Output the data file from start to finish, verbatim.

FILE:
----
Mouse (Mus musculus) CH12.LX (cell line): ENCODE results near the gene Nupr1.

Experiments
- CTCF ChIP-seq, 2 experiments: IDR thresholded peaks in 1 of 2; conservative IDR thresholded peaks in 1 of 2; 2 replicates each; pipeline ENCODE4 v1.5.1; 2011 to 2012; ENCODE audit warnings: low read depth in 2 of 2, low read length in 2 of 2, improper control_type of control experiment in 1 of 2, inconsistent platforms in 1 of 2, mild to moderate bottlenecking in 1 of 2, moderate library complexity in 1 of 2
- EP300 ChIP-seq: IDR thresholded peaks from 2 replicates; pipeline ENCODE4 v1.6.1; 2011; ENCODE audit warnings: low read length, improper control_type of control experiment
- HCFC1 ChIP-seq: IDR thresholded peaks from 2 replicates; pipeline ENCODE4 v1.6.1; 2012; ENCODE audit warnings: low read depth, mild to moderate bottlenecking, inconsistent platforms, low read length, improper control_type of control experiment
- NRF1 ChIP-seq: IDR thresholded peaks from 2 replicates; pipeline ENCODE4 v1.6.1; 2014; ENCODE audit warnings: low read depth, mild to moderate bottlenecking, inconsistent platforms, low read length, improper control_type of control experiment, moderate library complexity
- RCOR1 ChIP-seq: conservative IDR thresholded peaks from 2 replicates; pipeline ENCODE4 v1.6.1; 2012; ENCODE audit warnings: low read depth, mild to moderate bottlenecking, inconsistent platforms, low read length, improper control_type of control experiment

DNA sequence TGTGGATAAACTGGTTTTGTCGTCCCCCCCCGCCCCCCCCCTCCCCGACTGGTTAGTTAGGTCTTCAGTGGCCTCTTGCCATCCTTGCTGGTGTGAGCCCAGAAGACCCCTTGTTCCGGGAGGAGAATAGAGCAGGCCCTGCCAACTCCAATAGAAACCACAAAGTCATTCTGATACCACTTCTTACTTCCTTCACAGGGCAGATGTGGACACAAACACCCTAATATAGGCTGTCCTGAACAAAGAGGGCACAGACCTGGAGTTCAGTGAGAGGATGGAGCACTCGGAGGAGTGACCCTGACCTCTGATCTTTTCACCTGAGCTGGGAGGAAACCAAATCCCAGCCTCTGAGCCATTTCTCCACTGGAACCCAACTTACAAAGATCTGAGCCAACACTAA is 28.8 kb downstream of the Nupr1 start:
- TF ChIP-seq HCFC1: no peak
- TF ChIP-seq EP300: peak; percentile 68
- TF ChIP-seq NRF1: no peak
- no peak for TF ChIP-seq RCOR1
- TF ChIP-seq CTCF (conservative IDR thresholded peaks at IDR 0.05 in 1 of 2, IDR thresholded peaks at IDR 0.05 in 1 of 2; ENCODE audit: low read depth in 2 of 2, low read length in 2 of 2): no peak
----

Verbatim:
Mouse (Mus musculus) CH12.LX (cell line): ENCODE results near the gene Nupr1.

Experiments
- CTCF ChIP-seq, 2 experiments: IDR thresholded peaks in 1 of 2; conservative IDR thresholded peaks in 1 of 2; 2 replicates each; pipeline ENCODE4 v1.5.1; 2011 to 2012; ENCODE audit warnings: low read depth in 2 of 2, low read length in 2 of 2, improper control_type of control experiment in 1 of 2, inconsistent platforms in 1 of 2, mild to moderate bottlenecking in 1 of 2, moderate library complexity in 1 of 2
- EP300 ChIP-seq: IDR thresholded peaks from 2 replicates; pipeline ENCODE4 v1.6.1; 2011; ENCODE audit warnings: low read length, improper control_type of control experiment
- HCFC1 ChIP-seq: IDR thresholded peaks from 2 replicates; pipeline ENCODE4 v1.6.1; 2012; ENCODE audit warnings: low read depth, mild to moderate bottlenecking, inconsistent platforms, low read length, improper control_type of control experiment
- NRF1 ChIP-seq: IDR thresholded peaks from 2 replicates; pipeline ENCODE4 v1.6.1; 2014; ENCODE audit warnings: low read depth, mild to moderate bottlenecking, inconsistent platforms, low read length, improper control_type of control experiment, moderate library complexity
- RCOR1 ChIP-seq: conservative IDR thresholded peaks from 2 replicates; pipeline ENCODE4 v1.6.1; 2012; ENCODE audit warnings: low read depth, mild to moderate bottlenecking, inconsistent platforms, low read length, improper control_type of control experiment

DNA sequence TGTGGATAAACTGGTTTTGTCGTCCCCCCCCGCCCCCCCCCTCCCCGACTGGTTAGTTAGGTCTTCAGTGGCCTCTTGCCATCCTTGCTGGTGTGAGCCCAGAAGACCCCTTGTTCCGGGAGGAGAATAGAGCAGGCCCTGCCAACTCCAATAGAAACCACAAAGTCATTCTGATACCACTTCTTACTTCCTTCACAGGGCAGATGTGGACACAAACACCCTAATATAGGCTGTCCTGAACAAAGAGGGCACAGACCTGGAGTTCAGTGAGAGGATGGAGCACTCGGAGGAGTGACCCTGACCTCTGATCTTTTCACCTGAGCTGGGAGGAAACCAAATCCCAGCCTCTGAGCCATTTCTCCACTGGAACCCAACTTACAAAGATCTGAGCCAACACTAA is 28.8 kb downstream of the Nupr1 start:
- TF ChIP-seq HCFC1: no peak
- TF ChIP-seq EP300: peak; percentile 68
- TF ChIP-seq NRF1: no peak
- no peak for TF ChIP-seq RCOR1
- TF ChIP-seq CTCF (conservative IDR thresholded peaks at IDR 0.05 in 1 of 2, IDR thresholded peaks at IDR 0.05 in 1 of 2; ENCODE audit: low read depth in 2 of 2, low read length in 2 of 2): no peak